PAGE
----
What was worse for archaeologist was the other 'facts' that seems to go unnoticed, such as 'tam and his team' of volunteer pensioners (systematically destroying good soil evidence)finding Neolithic pottery and Mesolithic microliths ON THE SAME LEVEL - conclusion this was the site that transformed Mesolithic man suddenly become Neolithic man - OMG is this the state of archaeology today?

No missing link here for the anthopologists - complete change of tools and lifestyle within a couple of years - what complete rubbish!!

All it proves is that archaeologists are so stereotyped that when they find new evidence of mesolithic pots that they change the time-line instead to fit in with current 'expert' beliefs (or the funding goes!!).

Even Star Carr when they find 30m split-planked walkways - which clearly is not what hunter-gatherers do on their 'walkabouts'- they show a sketch of naked men around the fire - so they have the technical ability to plank wood but not weave clothes!!

The entire programme was an embarrassment!


Anonymous said...

Perhaps the size of the Stonehenge stones in 'Spinal Tap' were not an error but a bit of cinematic pre-ignition (sic).
Nigel Tufnal

BRIAN JOHN said...

It's amazing what you can do with a camera -- mind you, on this occasion the cameraman didn't even try to make those stones look bigger. Probably he / she was very wet and miserable.

BRIAN JOHN said...

Tony. Thinking about your suggestion of a sea-change in thinking re the transport of the bluestones, not sure I would agree. I think the idea of land transport (MPP) is possibly even crazier than the idea of sea transport (TD and GW). They each have a problem with the increasing number of possible locations for the sources of the "bluestone assemblage" at Stonehenge -- and the increasingly difficult geographical locations of those sources. Are we now up to 30 sources? Or back to 20 again, if Pont Saeson is really a major source? Doesn't really matter.....

But all the professors and their helpers seem to me to be just as firmly wedded to their theories as they ever were. The difference is that some others (including some EH personnel) seem to be looking at things rather more pragmatically...

Anonymous said...

Brian - I was probably rather pre-occupied with the Michael Palin et al notion of Looking On The Bright Side of Life. Certainly, the claim for a land transport route via the route of the A40 seems a nonsense. I think we should go for what may be Robert JL's option of using a prehistoric water artery along the line of the Welsh M4, but beyond the area of the Wye at Chepstow perhaps even he might be stumped.

It will certainly be interesting to hear what David Field has to say at his Wiltshire Heritage Museum talk on Saturday December 10th about English Heritage's Stonehenge Landscape Project, as he seems to me to blessed with eminent common sense and pragmatism in his approach to his work.

PersePHONEY said...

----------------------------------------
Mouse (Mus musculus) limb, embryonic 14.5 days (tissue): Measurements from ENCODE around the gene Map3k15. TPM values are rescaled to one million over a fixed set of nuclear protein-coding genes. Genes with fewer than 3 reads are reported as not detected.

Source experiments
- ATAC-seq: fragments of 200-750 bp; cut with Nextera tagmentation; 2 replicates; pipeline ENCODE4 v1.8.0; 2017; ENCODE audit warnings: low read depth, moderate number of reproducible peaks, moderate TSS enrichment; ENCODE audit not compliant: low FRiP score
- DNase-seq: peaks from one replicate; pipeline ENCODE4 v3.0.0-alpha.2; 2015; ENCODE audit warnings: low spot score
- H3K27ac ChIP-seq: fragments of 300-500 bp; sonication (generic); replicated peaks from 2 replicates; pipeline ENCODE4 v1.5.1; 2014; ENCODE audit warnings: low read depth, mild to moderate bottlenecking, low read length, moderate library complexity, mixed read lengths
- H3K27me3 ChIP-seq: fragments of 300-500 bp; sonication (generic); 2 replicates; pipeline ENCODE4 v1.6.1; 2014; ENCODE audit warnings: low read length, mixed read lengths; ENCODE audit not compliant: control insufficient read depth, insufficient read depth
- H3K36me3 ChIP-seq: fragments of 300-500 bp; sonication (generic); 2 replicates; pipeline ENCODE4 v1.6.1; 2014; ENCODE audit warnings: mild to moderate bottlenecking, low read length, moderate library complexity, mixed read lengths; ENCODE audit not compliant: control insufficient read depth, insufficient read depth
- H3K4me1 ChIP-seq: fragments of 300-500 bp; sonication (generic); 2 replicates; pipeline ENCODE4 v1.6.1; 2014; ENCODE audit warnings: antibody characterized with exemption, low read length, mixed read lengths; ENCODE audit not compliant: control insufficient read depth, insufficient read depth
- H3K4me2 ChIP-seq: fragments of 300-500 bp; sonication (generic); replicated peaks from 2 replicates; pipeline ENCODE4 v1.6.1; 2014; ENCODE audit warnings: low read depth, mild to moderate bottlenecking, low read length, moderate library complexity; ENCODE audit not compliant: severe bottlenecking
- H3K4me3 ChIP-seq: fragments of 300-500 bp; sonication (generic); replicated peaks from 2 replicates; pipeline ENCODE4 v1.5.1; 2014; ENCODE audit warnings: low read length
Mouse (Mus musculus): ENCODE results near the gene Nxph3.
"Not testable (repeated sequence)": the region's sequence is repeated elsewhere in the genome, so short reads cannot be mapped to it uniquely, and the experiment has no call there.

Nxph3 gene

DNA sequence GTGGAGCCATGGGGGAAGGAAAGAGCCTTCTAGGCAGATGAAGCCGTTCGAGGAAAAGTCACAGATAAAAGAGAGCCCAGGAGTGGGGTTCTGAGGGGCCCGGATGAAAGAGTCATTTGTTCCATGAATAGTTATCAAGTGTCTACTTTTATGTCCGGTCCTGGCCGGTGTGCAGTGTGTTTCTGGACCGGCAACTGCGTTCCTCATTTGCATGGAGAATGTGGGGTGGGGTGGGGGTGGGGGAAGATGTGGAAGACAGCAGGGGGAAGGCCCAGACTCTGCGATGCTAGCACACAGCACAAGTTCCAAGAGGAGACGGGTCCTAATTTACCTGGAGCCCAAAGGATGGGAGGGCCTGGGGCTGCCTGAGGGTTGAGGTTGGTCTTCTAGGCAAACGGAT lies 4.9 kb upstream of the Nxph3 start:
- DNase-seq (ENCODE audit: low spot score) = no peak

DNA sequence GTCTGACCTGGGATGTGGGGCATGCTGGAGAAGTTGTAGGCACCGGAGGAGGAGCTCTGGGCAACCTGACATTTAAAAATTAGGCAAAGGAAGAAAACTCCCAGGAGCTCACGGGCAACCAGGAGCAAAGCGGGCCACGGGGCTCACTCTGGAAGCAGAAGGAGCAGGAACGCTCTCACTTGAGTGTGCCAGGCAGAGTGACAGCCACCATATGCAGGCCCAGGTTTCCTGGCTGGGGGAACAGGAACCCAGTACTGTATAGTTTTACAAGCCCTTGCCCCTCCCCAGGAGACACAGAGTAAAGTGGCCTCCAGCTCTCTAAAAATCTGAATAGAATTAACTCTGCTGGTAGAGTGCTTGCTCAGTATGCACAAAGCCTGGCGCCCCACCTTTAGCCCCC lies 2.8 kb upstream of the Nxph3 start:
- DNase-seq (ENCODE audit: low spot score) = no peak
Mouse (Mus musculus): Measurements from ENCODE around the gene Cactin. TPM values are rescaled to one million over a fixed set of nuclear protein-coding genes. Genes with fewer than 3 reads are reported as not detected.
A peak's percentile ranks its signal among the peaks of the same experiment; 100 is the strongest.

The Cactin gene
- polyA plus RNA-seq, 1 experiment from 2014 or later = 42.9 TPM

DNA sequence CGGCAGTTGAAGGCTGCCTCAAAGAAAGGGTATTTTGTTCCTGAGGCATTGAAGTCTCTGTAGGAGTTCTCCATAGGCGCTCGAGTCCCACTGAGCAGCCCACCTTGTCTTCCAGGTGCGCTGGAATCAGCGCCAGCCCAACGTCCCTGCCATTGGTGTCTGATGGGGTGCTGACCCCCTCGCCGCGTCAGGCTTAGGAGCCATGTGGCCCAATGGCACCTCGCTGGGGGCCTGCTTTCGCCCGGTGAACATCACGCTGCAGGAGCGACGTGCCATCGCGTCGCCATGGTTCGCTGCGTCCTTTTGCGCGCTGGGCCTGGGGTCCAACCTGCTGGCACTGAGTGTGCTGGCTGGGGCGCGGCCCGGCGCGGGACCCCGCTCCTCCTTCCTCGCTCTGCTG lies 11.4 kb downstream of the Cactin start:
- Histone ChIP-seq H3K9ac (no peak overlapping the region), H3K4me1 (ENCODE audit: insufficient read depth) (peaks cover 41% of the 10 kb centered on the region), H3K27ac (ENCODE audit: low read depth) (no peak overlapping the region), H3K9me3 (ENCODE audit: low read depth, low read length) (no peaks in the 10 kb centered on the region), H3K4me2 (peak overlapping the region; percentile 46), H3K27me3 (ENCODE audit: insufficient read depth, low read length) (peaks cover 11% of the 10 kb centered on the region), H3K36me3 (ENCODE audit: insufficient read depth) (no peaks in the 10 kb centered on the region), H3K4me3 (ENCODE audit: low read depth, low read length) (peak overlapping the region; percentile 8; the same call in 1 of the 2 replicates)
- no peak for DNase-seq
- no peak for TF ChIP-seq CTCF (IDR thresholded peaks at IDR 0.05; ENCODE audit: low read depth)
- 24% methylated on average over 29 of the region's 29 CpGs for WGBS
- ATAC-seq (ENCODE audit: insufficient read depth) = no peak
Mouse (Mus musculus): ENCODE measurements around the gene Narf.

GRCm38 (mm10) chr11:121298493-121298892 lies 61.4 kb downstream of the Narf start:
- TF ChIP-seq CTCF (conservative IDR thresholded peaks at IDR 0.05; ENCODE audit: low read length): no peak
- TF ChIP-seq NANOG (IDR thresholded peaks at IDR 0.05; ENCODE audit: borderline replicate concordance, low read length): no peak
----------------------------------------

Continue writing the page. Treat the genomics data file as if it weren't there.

There is an increasingly trenchant New Age conviction that specially-bred Neolithic/ Bronze Age porpoises from the Newquay area were involved in the navigation process around the Pembroke peninsula with the Stone seafarers. You could say the creatures stuck to their task porpoisefully, though I wouldn't go so far as .....

The Stonehenge Enigma said...


Easier to go via the Bristol Channel via Bristol or the Somerset Flats to the Avon then all the way down to about 95m from the site.

Even Dr Brunning of Somerset Archaeological Dept admits that the flats were fresh water from the Ice Age now - see my blog.

Who knows the 'periglacial striations' on the Avenue may not be natural - Lt-Col Hawley did not think so, and lets be honest in 1923 you would have a much greater knowledge of how cart-marks looked than today.


The Stonehenge Enigma said...


Did you notice what problems they are having with Star Carr on the programme?

Groundwater dropping and its been doing that since The Mesolithic when it was a lake.

And nature magazine has just published an article about how groundwater is the major contributing fact to sea level rises!!(Nature, DOI: 10.1038/367054a0) I wonder were all that water came from?

What flavour of humble pie do you like my old adversary?


BRIAN JOHN said...

Robert, you are quite priceless! I don't eat humble pie -- I prefer a good bowl of blackberry crumble with custard. Heaven!

I see you have a new post up about the valley of the Afon Brynberian -- full of water. Very pretty graphics -- as ever, a pity about the lack of evidence for any of it.....

The Stonehenge Enigma said...


I, like you, are partial to crumble but with some apple and a nob of Devonshire cotted ice cream :-)

As for evidence - I'll just sit and wait for the 'dead bones' and 'rock collecting' clubs to catch up with my hypothesis... I fortunately, have enough time on my side (at least another 50 years - unless the ice cream gets me) to turn around a say to the academia - 'I told you so!'.